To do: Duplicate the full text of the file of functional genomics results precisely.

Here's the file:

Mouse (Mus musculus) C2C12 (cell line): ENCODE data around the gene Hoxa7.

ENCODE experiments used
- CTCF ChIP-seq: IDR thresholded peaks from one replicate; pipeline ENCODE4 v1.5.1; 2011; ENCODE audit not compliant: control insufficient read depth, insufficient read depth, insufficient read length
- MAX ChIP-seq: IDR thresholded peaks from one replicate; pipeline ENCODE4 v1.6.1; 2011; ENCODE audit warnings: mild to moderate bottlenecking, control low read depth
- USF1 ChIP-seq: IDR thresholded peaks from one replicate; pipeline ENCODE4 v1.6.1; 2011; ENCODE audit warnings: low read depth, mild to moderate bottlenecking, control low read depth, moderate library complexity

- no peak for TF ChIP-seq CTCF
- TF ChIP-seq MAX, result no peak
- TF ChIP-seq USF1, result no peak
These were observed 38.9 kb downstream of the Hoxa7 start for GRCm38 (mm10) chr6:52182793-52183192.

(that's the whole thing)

Mouse (Mus musculus) C2C12 (cell line): ENCODE data around the gene Hoxa7.

ENCODE experiments used
- CTCF ChIP-seq: IDR thresholded peaks from one replicate; pipeline ENCODE4 v1.5.1; 2011; ENCODE audit not compliant: control insufficient read depth, insufficient read depth, insufficient read length
- MAX ChIP-seq: IDR thresholded peaks from one replicate; pipeline ENCODE4 v1.6.1; 2011; ENCODE audit warnings: mild to moderate bottlenecking, control low read depth
- USF1 ChIP-seq: IDR thresholded peaks from one replicate; pipeline ENCODE4 v1.6.1; 2011; ENCODE audit warnings: low read depth, mild to moderate bottlenecking, control low read depth, moderate library complexity

- no peak for TF ChIP-seq CTCF
- TF ChIP-seq MAX, result no peak
- TF ChIP-seq USF1, result no peak
These were observed 38.9 kb downstream of the Hoxa7 start for GRCm38 (mm10) chr6:52182793-52183192.